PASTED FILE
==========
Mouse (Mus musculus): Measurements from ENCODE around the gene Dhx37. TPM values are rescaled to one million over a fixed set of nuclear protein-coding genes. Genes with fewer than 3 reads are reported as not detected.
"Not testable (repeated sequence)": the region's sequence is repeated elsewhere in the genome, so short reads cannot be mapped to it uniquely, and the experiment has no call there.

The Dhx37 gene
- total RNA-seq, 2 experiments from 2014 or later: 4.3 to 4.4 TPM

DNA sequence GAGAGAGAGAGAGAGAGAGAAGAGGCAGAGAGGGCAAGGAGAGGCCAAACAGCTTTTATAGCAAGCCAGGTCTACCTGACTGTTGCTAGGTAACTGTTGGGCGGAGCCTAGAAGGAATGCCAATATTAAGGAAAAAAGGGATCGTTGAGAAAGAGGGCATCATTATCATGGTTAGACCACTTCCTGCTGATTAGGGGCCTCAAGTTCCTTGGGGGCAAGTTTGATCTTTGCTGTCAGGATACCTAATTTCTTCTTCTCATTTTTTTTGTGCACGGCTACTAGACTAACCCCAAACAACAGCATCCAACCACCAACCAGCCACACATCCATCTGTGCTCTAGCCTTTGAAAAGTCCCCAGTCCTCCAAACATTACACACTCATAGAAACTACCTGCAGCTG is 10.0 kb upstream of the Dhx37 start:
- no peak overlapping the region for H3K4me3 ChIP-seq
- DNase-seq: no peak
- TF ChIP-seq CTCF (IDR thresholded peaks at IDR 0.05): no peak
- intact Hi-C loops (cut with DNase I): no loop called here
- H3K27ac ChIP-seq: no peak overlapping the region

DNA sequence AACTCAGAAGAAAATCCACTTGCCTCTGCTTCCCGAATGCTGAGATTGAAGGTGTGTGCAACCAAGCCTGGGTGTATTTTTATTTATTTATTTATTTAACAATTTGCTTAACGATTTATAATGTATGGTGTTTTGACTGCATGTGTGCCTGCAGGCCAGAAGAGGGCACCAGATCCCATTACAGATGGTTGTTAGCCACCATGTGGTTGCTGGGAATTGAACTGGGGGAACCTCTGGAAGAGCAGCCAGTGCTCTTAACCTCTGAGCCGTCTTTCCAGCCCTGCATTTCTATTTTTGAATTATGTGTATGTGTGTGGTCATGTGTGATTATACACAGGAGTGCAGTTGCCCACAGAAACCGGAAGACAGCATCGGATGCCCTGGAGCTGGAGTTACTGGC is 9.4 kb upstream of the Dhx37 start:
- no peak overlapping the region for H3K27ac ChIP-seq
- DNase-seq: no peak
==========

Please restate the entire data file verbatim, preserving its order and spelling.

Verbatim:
Mouse (Mus musculus): Measurements from ENCODE around the gene Dhx37. TPM values are rescaled to one million over a fixed set of nuclear protein-coding genes. Genes with fewer than 3 reads are reported as not detected.
"Not testable (repeated sequence)": the region's sequence is repeated elsewhere in the genome, so short reads cannot be mapped to it uniquely, and the experiment has no call there.

The Dhx37 gene
- total RNA-seq, 2 experiments from 2014 or later: 4.3 to 4.4 TPM

DNA sequence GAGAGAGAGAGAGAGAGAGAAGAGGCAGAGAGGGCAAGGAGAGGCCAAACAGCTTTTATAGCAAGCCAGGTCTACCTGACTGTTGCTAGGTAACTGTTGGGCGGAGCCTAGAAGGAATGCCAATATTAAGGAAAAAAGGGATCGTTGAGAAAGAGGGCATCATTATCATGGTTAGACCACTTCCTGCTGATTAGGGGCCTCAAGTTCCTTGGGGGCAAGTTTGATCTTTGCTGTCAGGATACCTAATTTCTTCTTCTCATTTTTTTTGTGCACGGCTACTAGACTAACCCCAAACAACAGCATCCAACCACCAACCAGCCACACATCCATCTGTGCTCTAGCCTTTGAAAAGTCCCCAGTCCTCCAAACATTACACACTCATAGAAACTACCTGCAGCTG is 10.0 kb upstream of the Dhx37 start:
- no peak overlapping the region for H3K4me3 ChIP-seq
- DNase-seq: no peak
- TF ChIP-seq CTCF (IDR thresholded peaks at IDR 0.05): no peak
- intact Hi-C loops (cut with DNase I): no loop called here
- H3K27ac ChIP-seq: no peak overlapping the region

DNA sequence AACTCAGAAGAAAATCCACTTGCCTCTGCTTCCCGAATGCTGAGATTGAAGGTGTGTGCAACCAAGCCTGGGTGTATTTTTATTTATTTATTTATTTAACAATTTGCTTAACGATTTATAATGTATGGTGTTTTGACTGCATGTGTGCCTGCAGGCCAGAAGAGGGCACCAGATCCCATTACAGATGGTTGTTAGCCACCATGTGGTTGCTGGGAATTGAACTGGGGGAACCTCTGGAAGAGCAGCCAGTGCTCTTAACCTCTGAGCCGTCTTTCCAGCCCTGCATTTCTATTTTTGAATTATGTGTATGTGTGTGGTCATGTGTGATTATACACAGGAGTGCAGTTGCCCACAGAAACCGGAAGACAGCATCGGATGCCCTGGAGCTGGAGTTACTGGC is 9.4 kb upstream of the Dhx37 start:
- no peak overlapping the region for H3K27ac ChIP-seq
- DNase-seq: no peak